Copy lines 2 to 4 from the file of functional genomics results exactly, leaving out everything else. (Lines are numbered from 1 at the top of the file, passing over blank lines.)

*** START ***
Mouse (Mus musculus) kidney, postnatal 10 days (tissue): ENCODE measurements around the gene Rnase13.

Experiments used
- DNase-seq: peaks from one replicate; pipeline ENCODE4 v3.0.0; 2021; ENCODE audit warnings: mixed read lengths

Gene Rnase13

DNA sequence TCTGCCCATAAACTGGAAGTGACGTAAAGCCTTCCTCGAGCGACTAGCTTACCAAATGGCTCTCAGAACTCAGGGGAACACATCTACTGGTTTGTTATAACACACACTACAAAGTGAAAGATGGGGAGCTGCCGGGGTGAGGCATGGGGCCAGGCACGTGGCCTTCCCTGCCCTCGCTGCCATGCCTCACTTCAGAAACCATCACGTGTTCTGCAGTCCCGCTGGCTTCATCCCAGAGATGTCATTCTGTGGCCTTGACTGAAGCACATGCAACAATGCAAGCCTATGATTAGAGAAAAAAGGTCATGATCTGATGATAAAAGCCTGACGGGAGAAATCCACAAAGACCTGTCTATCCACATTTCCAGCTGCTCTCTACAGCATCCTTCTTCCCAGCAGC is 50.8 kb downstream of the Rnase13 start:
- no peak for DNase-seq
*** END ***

Experiments used
- DNase-seq: peaks from one replicate; pipeline ENCODE4 v3.0.0; 2021; ENCODE audit warnings: mixed read lengths

Gene Rnase13